Saturday, November 10, 2012

To School or Not to School? That is the Question!


This is the 5th day and last day of the "5 Days of Preparing for the Holidays" blog hop with the Schoolhouse Review crew. Today's topic is Homeschooling through the Holidays. To school or not to school? That is the question I am sure we all ask ourselves during the holidays? We homeschool year-round so I say go for it! There are a lot of topics that can be studied using the unit study approach during this time including the First Thanksgiving, Pilgrims, Plymouth Colony, Colonial Life, and Native Americans. You can have the children make comparisons about past and present times (then and now). The key is to have a flexible schedule so that you don't get overwhelmed. I usually over plan but I always tell myself to remember that we won't get through everything. It can be difficult to homeschool during the holidays. We lighten up the load and focus on thankful hearts, gratitude, traditions, and the first Thanksgiving. We usually set aside most of our regular curricula for just a few days so that we can spend time together establishing meaningful traditions while building stronger relationships.

Homeschooling Through Thanksgiving: 
Our Family Traditions and Gratitude Activities
Thanksgiving is celebrated the fourth Thursday of November. November is an eventful month for our family. It is a time for birthday celebrations and holiday cheer. We recently added several new Thanksgiving traditions to our list. Some are family traditions that have been passed down for generations year after year. Other traditions found online have been added within the past two years. Forgive me. I must apologize this post will lack "good" activity photos, because I have a ton of photos stored on my computer and can't find the photos I need for this post. I also have a lot of our Thanksgiving materials still in storage. Here is just a small sample of a few activities we traditionally do to celebrate Thanksgiving. Most of the gratitude activities are planned for next two weeks.

Family Traditions
Let me begin by telling you about several family traditions and how we tie in a little extra schooling into the day.

Family Feast
One of the most common and well-known Thanksgiving traditions for most families is the family feast. This is a great time to discuss family togetherness and the concept of the family unit. Family members and friends often travel across the state to visit one another during the holidays making it an extra special time. We usually visit several of our friend's houses on Thanksgiving Day. We also teach mathematical concepts when cooking in the kitchen with our daughter. She learns about measurements and quantity.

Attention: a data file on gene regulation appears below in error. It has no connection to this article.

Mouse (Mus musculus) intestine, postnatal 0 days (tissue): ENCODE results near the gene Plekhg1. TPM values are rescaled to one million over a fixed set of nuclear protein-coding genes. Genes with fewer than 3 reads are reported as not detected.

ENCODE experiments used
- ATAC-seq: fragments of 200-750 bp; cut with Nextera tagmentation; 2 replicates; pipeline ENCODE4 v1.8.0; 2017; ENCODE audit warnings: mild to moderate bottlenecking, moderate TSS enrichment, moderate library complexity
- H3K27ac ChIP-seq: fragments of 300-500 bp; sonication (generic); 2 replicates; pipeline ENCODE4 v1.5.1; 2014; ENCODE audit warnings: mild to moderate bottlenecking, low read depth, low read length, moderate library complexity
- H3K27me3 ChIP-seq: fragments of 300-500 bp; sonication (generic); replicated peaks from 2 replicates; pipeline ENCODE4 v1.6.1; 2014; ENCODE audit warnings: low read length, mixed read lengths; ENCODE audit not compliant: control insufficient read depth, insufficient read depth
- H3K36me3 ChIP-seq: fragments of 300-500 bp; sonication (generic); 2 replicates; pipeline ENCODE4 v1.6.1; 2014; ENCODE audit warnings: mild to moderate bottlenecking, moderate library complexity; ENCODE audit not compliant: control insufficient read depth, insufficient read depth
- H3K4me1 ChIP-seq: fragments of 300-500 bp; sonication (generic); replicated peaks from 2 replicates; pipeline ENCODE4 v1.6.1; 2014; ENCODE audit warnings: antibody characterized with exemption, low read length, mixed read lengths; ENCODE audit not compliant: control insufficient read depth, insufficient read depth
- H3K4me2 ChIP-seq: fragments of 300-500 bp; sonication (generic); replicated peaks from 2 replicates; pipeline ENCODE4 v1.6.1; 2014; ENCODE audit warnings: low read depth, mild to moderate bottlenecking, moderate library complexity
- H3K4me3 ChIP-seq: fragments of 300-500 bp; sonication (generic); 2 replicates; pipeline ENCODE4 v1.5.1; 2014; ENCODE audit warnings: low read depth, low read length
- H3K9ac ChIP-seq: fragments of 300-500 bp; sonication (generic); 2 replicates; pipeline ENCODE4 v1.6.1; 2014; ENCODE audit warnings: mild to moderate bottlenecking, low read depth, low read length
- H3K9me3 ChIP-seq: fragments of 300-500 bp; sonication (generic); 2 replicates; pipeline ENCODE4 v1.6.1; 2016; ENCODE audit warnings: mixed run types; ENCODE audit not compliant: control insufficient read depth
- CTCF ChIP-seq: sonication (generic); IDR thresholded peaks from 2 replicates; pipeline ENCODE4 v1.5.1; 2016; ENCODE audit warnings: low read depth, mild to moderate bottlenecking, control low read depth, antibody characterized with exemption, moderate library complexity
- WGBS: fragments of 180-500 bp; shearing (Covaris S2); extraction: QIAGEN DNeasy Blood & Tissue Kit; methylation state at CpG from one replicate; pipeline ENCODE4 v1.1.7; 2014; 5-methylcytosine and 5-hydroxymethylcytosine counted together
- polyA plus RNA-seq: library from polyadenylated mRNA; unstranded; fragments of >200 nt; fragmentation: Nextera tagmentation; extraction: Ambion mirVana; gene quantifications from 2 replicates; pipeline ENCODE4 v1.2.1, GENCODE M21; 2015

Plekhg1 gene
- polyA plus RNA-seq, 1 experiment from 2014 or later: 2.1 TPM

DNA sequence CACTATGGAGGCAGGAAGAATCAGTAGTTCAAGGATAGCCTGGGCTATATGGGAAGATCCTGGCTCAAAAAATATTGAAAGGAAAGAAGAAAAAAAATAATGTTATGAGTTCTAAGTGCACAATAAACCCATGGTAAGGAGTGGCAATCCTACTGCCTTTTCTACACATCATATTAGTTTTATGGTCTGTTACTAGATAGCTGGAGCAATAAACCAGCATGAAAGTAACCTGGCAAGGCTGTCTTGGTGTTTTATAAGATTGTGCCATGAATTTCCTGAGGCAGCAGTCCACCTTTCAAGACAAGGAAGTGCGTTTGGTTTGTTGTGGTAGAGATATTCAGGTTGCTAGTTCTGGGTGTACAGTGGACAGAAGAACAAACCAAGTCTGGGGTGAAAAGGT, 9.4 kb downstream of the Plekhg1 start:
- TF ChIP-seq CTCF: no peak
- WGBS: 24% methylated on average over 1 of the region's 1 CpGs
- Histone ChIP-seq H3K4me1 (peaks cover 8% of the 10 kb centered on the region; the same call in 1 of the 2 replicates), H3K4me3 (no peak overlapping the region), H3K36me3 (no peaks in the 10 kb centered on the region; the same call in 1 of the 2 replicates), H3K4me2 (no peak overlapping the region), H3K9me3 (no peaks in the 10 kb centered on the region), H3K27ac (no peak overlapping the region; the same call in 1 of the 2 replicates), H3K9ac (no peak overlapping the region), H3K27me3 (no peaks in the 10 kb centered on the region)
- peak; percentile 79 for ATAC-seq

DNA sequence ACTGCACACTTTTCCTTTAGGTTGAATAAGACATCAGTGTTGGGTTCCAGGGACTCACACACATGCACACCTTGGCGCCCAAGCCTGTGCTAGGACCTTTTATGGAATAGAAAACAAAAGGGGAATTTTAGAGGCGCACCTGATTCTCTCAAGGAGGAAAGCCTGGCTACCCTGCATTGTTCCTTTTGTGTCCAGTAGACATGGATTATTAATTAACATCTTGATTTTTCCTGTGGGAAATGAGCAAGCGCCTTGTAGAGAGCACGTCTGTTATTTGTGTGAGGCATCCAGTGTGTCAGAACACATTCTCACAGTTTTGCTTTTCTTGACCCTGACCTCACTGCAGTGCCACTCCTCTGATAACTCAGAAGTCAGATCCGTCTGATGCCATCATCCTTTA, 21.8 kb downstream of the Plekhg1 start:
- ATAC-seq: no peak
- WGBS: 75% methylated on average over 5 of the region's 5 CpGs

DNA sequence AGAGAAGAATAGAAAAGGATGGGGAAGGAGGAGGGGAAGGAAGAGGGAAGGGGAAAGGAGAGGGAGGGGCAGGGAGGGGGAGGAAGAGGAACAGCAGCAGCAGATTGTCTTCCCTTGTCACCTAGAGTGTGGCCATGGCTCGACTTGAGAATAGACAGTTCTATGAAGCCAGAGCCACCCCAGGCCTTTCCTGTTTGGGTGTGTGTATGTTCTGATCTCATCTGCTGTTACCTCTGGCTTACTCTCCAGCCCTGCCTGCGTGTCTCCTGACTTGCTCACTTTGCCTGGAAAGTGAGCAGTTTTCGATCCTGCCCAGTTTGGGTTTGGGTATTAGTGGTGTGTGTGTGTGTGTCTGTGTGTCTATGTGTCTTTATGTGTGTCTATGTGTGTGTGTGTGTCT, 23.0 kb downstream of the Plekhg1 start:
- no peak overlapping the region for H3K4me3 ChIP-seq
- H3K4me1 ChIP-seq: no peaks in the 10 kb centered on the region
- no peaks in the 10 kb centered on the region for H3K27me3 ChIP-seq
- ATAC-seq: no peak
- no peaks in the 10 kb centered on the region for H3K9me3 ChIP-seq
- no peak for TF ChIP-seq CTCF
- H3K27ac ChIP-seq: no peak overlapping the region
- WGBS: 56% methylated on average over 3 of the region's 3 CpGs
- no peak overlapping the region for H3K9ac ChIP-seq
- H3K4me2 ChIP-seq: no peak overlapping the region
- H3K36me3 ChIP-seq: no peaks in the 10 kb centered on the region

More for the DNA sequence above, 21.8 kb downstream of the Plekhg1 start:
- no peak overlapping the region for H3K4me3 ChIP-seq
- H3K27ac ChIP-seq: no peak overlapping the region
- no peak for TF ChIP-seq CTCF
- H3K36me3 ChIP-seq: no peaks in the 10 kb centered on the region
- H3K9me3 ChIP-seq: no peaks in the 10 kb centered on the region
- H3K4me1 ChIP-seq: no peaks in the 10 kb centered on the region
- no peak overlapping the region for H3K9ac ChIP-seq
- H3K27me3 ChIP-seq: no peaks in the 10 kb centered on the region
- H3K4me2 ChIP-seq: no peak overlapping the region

This is a common tradition known to many people. Each person grabs an end of the wishbone and pulls it apart. The person with the larger side makes a wish. This year, we will gather a few thin bones from our meal so that Alyssa can closely observe the bones. We will discuss the difference between bird bones and our bones. We will do an experiment with bones (Are you getting enough calcium? Rubber Turkey Bone Experiment).

Game and Puzzle Night
We gather around the coffee table to play games and complete puzzles as a family after eating a grand feast. This usually happens when we get home because we usually do not cook the meal at our house. Hopefully, next year I will be able to attempt making a full Thanksgiving meal for our family ... and friends. I do cook a Thanksgiving meal several times throughout the year but it is usually eaten with a few relatives or friends. I also bake and bring dishes when we travel.

Other Childhood Traditions Remembered
Thanksgiving Parade
I remember always watching the Macy's Thanksgiving Parade on television in New York with my family. We would lay on the floor wishing we could be there in person. We often sat way too close to the television  - maybe that's why my eyesight is horrible and I feel as though I am blind!

Football Games
I have noticed that individuals will also gather around the television to watch football instead of the parade. We have family members and friends that are known to go to football games if the event falls on Thanksgiving Day. My husband and I aren't huge football fans so we usually don't participate in this tradition. Yes, he still likes football! I do remember in high school and during my freshman college years attending Thanksgiving Day football games with family.

Gratitude Activities
The above list can go on and on but I would rather switch gears to tell you about a few gratitude activities that may or may not be familiar to you. We visit several people on Thanksgiving Day so all of these activities do not necessary and could not possibly happen on the same day. We might alternate activities each year, bring an activity with us, use the activities at meal times a day or two before Thanksgiving Day, and there are times when I make a Thanksgiving meal within the same week. My hope is that at least one of my blog readers will leave with one new idea to try this year.

Harvest Blend Blessing Mix
This mixture can be given to relatives and friends on Thanksgiving Day. Yummy! If you travel to the Thanksgiving feast, then bring the bags with you. Alyssa always passes them out to everyone after the meal when family members gather to visit. The links below will send you to several websites that have the recipe, printables and/or photos. I have a few more grocery items to pick up this weekend before we can make our Harvest Blend Mix.

Family Crafts
Organized Christmas
Caramel Potatoes
Thanksgiving Snack Mix

The Thanksgiving Bowl